American Jews made their choice clear: they would stand with their president, who provided them with passports to American respectability even as besieged European Jews were denied entry to the United States and condemned to horrific death. They hoped to demonstrate – to anyone (and there were many) who might doubt their loyalty to their true promised land – that they were genuine Americans.
American Jewish intellectuals, prisoners of their own lofty universalism, also remained conspicuously silent. As Saul Bellow subsequently noted, they ignored “the central event of their time, the destruction of European Jewry…. We should have reckoned more deeply with it.”
In some American Jewish circles indifference to the plight of European Jews eventually morphed into anxiety lest a Jewish state compromise the loyalty of American Jews to the United States. American Jewish Committee president Joseph M. Proskauer, an outspoken anti-Zionist during the war and postwar years, worried incessantly lest American Jews be accused of “political schizophrenia.”
It might be argued that American Jews finally learned the lesson of indifference to their besieged fellow Jews elsewhere. They have proudly proclaimed that “We Are One” with Israel. But how far does this affirmation really extend? Enthusiasm has quickly subsided whenever Israelis have elected a right-wing government that declined to take dictation from the White House. Then a discernible undercurrent of anxiety emerges lest Israel act in ways that challenge their liberal principles and forces them to choose between their Jewish and American loyalties.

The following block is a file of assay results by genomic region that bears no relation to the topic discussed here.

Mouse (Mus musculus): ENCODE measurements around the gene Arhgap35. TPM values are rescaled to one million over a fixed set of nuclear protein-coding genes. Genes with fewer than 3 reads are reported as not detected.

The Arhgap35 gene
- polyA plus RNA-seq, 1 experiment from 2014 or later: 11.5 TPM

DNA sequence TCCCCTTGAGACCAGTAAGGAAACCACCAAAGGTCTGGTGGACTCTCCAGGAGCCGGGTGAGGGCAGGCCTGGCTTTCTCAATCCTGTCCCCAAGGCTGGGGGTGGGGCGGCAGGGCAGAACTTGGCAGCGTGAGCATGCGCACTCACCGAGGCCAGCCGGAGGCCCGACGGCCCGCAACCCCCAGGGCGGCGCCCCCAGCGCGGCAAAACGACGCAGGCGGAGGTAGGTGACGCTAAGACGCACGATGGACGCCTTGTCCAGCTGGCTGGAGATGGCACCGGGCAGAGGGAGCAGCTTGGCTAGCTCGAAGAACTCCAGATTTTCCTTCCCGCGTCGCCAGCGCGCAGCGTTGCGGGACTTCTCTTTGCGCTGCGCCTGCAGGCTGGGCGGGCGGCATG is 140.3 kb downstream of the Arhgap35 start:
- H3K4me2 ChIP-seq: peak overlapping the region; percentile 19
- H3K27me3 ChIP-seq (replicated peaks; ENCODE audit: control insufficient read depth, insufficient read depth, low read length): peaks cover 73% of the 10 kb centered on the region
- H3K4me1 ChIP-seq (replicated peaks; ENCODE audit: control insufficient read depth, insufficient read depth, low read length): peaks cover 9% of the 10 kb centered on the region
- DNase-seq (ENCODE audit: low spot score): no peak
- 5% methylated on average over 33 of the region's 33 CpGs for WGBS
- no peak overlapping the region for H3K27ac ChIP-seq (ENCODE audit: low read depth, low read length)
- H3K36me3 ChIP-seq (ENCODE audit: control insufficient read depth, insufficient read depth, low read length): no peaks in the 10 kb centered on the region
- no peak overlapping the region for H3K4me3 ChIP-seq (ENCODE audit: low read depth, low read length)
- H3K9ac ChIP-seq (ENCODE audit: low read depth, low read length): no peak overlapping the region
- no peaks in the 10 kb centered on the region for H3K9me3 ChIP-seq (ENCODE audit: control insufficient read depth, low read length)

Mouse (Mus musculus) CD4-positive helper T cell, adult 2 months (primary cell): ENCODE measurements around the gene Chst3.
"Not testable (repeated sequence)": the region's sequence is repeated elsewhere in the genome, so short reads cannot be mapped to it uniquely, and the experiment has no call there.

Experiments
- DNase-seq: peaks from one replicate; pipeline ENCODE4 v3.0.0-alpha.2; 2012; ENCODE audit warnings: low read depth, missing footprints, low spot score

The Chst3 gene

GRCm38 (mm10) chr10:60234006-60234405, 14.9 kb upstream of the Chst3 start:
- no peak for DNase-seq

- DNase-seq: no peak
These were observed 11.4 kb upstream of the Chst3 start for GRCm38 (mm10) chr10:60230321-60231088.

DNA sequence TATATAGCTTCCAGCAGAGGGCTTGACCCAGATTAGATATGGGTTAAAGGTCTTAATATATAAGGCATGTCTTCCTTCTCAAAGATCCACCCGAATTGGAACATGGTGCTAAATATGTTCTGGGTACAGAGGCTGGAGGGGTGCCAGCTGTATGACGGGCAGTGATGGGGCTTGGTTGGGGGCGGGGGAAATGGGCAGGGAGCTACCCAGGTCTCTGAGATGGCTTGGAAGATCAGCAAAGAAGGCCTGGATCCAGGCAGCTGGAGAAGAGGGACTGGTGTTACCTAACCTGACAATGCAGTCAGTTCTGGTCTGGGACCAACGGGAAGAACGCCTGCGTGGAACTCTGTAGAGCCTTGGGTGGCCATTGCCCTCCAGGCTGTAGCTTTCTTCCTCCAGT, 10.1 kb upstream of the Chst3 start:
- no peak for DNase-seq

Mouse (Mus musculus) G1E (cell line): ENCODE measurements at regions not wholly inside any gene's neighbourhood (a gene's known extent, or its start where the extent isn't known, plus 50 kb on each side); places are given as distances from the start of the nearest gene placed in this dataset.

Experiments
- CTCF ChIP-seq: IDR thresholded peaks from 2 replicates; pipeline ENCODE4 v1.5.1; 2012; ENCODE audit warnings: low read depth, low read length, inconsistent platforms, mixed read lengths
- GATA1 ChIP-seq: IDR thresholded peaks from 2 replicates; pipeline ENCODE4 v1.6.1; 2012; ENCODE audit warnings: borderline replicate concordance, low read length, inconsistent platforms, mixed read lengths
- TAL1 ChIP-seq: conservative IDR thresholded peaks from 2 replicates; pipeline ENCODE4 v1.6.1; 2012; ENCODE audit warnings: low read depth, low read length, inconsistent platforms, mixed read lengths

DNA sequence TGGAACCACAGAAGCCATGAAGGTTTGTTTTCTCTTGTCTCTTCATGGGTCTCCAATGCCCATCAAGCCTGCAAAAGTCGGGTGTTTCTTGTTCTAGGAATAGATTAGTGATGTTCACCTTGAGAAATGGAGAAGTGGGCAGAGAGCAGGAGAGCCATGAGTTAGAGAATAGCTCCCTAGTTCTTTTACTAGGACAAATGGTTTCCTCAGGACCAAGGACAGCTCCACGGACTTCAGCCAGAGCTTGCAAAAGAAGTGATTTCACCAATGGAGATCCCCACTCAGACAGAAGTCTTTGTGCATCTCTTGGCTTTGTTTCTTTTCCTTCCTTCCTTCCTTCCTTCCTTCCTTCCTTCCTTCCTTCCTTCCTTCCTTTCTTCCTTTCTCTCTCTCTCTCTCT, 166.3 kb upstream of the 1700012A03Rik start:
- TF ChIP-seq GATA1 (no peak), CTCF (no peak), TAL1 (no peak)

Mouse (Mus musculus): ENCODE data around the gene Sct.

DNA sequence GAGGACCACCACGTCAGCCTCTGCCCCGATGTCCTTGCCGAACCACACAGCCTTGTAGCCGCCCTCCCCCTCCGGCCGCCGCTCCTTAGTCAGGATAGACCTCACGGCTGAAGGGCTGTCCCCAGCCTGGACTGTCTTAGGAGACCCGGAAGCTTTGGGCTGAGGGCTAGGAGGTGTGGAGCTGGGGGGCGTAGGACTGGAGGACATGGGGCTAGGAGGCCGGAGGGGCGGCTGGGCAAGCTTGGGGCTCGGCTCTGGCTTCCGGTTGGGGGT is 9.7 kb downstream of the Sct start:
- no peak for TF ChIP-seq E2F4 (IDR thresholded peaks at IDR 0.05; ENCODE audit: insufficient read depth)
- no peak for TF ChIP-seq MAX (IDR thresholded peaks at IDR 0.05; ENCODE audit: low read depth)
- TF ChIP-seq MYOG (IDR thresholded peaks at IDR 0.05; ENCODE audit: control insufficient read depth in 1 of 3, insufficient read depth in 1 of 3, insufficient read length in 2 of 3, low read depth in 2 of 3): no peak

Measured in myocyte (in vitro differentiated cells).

Their “oneness” surely does not include religious Zionists, who ever since the Six-Day War have built new communities in the biblical homeland of the Jewish people. Israeli settlers who fuse Judaism and Zionism (rather than Judaism and liberalism) are routinely vilified by diaspora Jews (and secular Israelis) as misguided fundamentalist zealots who will drag Israel into a calamitous holy war over “Palestinian” land.
Given their loyalty vulnerability and liberal values, most American Jews prefer a Jewish state that closely resembles the United States. Replete with malls and discos rather than settlements, focusing more on gay rights than the internationally guaranteed right of Jews to live in Judea and Samaria, Israel could then live in two-state peaceful bliss with its Palestinian neighbors. Even before the arrival of the Messiah, haredi lions and feminist lambs, wrapped in tallitot and tefillin, would dance together at the Western Wall.
“The liberal betrayal of the Jews,” as Harvard professor Ruth R. Wisse trenchantly observed two decades ago, has now refocused on Israel. American Jews who define themselves as “liberal Zionists,” even if they reside six thousand miles from Israel, remain trapped within the dilemma that once paralyzed and silenced Rabbi Wise.